Back in the Classroom

DISCUSS THE EXHIBITION

Build on what your students learned at the Museum with these conversation starters.
  • What did you learn about water that surprised you?
  • How do your actions affect how much water you use? What future choices could you make to protect this valuable resource?
  • How would your life change if you didn't have access to water? What would you be willing to give up?
  • Who owns water? Who competes for it? Is water a public or private resource?
  • Is clean water a human right?
  • How can we balance human use of natural resources while still preserving them?

ACTIVITIES

Animal Story (K-8): Have students create a poster, story, or cartoon strip about an animal from the exhibition. Younger students can draw the animal's home and describe how it uses water. They can also include other living things that share the ecosystem. Older students can describe a day in the life of that animal based on its physical traits and its relationship to water. Request further research if needed.

Write a Letter (K-12): Have students write a letter to their families or local policy makers about what they learned in the exhibit and how they think their families or communities could conserve water.

Water Conservation in School (K-12): Ask students to survey how their school uses water and brainstorm conservation strategies (e.g. fixing leaks, using water fountains instead of bottled water). Encourage them to present the report to your principal.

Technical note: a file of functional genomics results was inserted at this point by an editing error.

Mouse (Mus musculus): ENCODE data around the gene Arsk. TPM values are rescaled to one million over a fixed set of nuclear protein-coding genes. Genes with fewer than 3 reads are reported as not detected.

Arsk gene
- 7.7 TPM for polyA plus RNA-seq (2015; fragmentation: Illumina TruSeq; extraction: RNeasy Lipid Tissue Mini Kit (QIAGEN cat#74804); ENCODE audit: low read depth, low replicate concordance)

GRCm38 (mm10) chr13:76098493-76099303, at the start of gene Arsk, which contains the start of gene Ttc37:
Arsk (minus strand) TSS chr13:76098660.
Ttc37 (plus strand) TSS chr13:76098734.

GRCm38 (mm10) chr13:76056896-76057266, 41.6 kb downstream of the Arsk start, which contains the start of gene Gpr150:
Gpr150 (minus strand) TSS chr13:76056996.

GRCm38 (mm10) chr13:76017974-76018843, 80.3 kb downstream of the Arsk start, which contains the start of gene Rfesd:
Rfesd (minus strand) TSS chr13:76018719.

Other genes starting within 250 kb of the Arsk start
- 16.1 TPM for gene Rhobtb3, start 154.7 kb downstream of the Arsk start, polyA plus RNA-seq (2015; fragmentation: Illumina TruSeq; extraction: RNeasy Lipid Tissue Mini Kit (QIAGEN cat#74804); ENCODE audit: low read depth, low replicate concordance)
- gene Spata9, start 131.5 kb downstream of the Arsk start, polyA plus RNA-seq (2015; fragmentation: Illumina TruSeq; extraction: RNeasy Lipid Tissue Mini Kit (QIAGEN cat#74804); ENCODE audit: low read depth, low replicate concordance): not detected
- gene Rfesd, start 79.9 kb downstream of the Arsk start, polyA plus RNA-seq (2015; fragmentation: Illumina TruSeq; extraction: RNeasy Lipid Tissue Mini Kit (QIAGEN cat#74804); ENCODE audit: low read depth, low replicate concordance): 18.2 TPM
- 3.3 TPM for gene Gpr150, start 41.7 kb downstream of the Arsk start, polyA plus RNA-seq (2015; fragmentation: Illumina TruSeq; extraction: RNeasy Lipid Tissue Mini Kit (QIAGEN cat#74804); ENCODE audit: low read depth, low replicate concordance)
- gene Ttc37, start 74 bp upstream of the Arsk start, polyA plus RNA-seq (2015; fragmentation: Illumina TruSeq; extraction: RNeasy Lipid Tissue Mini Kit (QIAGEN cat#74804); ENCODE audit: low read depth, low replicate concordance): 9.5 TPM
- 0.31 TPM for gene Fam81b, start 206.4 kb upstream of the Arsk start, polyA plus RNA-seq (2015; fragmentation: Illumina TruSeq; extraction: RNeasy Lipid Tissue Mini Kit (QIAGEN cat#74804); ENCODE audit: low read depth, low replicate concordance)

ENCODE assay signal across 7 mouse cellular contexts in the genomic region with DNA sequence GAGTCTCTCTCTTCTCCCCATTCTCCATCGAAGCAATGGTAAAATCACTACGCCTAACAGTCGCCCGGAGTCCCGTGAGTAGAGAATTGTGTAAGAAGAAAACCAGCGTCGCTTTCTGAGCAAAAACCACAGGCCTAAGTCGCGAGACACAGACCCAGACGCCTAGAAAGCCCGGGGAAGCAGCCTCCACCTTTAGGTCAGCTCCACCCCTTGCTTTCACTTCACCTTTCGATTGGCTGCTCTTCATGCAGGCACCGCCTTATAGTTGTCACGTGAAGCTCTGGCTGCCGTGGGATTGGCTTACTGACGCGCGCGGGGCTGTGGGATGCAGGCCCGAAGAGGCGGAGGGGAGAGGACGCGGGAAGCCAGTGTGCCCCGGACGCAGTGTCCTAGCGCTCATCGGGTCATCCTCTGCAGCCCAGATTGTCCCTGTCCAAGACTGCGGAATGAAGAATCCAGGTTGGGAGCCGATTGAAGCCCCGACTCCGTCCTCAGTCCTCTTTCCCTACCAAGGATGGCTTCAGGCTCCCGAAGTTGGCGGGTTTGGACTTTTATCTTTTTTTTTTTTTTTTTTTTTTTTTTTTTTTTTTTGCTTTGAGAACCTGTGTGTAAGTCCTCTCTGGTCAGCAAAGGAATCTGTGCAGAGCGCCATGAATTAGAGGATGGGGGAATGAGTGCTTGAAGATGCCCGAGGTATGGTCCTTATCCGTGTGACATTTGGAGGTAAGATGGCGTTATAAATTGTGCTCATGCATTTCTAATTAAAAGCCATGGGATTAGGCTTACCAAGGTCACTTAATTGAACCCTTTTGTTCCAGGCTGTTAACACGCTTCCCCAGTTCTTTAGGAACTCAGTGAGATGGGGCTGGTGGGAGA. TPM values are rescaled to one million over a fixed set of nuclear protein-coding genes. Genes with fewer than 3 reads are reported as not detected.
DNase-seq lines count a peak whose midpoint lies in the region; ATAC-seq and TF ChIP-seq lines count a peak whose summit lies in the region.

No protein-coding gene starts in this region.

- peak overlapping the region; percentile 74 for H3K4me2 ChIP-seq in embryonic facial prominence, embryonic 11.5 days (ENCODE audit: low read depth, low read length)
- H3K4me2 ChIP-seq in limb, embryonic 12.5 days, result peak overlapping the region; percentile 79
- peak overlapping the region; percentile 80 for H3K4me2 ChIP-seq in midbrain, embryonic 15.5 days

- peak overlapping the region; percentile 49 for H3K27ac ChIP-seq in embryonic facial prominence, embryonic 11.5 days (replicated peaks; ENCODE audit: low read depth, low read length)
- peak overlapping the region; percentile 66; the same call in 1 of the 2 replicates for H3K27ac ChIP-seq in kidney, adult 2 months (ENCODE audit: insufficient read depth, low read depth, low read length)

Watersheds (3-12): Ask students to research their local watershed and water supply on the Environment Protection Agency website (epa.gov/owow/watershed). Sample questions: What is a watershed? What is "good" water? How is your water supply tested, cleaned, and treated? How can you protect local resources?

Global Water Issues (5-12): Have students describe and categorize water problems and solutions from around the world. Then quote Einstein: "We can't solve problems by using the same kind of thinking we used when we created them." Brainstorm new solutions. For inspiration, visit Cooper-Hewitt Museum's "Designing for the Other 90%" website (other90.cooperhewitt.org) and explore the Water section. As an extension, students can design and build their own water-related inventions.

Bottled Water (5-12): Brainstorm brands of bottled water with students and compile a list on the board. Then conduct a blind taste test that includes tap water and at least three brands of bottled water. Divide the class into teams, assign one brand to each, and ask teams to research how theirs is produced and marketed. Have students include the benefits and disadvantages of using plastic bottles. Ask them to compare the cost to that of orange juice and gasoline.

Who Owns Water? (5-12): Divide the class into two teams, one representing corporations (for which water is a commodity to be bought and sold) and the other the people (for whom water is an inalienable individual and collective right). Have each team research its side of the issue. Ask them to debate "Who Owns Water?"

ONLINE RESOURCES

  • Water for Educators: You'll find an in-depth description of the exhibition, activities, book and web lists, and more
  • Water OLogy: Younger students can explore interactives such as "Living on Ice" and find fun Stuff-to-Do activities.
  • Science Bulletins: Students can examine current research about water through videos and interactives.
  • Your Water On Tap: Students can explore how drinking water is delivered and treated, and how wastewater and stormwater is processed.

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Water: H2O=Life Online Educator's Guide